Published online by Cambridge University Press: 18 February 2010
This chapter offers an account of Pierrehumbert's model for the description of tone and intonation. Her seminal thesis (Pierrehumbert 1980) presented a descriptive framework for intonation which separated the phonological representation from its phonetic implementation. This made it possible to characterize the notion ‘possible prosodic structure’ independently of the phonetic details of intonation contours. Section 7.2 places the model in its historical setting by identifying the positions in the pre-1980 literature that are intellectually closest to its various elements. The section ends with a nutshell description of the revised grammar of American English of Beckman and Pierrehumbert (1986). Section 7.3 discusses the developments that have taken place since the revised 1986 model was presented in Beckman and Pierrehumbert (1986). Tonal structure is sensitive to prosodic phrasing because prosodic phrases may begin and end with boundary tones. Section 7.4 looks at a second effect of phrasing on tone structure, that of the rhythmic distribution of pitch accents, or the resolution of stress clash.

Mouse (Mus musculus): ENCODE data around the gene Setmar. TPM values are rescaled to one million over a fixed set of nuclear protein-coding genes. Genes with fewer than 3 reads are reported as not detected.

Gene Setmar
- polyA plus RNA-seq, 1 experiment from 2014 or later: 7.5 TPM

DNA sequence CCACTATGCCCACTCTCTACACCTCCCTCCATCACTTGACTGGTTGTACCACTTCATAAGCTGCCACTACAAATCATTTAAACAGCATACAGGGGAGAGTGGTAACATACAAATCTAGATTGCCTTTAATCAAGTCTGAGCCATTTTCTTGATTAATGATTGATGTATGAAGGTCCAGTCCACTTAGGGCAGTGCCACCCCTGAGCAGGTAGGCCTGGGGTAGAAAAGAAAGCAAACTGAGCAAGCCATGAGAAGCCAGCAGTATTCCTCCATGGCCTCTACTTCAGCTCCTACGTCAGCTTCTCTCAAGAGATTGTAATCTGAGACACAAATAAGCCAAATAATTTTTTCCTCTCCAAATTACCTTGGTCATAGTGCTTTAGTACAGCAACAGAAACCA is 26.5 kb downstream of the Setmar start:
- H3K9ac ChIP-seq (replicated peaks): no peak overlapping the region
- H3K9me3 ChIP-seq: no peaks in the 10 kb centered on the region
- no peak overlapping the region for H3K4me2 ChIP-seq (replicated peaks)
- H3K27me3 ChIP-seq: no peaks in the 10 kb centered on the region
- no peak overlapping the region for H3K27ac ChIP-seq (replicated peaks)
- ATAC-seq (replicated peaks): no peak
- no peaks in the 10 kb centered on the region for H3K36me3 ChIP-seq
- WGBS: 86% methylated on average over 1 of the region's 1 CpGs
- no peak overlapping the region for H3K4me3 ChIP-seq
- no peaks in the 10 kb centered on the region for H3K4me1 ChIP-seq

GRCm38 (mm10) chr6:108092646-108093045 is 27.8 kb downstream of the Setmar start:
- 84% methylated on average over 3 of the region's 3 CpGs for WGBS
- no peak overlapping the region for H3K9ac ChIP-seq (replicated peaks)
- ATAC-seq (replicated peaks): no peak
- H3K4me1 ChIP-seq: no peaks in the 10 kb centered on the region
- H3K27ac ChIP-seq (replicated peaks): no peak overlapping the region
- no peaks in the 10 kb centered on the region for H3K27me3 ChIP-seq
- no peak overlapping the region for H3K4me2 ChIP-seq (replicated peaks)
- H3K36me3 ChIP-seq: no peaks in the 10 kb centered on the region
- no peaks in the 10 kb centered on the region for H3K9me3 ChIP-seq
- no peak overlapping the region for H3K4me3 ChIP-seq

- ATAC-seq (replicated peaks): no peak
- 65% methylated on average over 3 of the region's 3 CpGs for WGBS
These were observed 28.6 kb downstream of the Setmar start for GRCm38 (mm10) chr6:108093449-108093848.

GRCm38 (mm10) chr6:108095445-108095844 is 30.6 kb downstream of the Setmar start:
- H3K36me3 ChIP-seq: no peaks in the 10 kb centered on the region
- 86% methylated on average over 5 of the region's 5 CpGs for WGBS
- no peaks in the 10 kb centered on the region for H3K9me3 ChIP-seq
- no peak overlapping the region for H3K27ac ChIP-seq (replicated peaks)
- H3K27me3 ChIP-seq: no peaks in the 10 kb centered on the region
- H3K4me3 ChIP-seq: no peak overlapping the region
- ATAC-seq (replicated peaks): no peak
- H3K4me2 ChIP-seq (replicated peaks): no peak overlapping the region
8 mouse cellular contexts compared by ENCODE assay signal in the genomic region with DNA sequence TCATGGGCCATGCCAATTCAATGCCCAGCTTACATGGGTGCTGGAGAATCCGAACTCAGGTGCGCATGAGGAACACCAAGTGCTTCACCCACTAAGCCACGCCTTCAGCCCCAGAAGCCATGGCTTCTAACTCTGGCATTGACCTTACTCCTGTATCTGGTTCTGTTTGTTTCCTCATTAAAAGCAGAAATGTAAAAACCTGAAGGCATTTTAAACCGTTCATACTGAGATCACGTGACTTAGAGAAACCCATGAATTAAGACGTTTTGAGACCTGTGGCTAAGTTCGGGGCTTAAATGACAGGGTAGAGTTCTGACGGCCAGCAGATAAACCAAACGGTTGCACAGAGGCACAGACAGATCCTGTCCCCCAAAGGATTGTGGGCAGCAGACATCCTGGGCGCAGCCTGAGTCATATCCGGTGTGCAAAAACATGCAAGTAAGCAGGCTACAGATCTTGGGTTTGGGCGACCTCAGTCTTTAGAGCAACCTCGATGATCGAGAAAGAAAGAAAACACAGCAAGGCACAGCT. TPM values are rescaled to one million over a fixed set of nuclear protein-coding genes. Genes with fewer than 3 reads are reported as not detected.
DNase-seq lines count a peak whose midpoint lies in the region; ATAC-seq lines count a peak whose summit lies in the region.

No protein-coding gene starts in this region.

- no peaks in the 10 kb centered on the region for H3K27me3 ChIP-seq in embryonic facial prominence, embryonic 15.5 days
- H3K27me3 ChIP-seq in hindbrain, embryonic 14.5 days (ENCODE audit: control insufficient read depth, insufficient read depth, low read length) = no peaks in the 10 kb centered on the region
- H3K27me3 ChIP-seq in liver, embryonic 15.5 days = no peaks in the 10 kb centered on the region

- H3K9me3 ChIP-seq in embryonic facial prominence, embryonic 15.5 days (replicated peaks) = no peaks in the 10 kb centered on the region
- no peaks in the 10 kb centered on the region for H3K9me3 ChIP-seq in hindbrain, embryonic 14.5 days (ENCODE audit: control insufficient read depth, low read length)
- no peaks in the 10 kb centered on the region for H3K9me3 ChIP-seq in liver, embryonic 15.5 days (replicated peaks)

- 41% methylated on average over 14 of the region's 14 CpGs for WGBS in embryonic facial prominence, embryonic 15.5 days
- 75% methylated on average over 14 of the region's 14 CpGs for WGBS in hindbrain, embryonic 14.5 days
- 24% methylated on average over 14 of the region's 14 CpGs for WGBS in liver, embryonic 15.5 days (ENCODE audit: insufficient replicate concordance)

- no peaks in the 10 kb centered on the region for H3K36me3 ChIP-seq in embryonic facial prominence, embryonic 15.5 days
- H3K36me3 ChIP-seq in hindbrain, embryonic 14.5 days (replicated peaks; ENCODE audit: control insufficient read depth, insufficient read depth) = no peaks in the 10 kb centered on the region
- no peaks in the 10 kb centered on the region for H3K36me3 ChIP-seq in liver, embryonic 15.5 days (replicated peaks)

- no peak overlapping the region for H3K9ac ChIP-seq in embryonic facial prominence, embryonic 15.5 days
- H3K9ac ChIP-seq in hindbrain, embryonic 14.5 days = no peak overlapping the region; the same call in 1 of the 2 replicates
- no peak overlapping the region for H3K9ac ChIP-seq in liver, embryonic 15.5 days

Earlier introductions to intonational phonology are Ladd (1996), who coined the term ‘Autosegmental-Metrical (AM) model’ for it, Shattuck-Hufnagel and Turk (1996), and Beckman (1996). The model is autosegmental because it has separate tiers for segments (vowels and consonants) and tones (H,L). It is metrical because it assumes that the elements in these tiers are contained in a hierarchically organized set of phonological constituents, as depicted in (1), to which the tones make reference in several ways.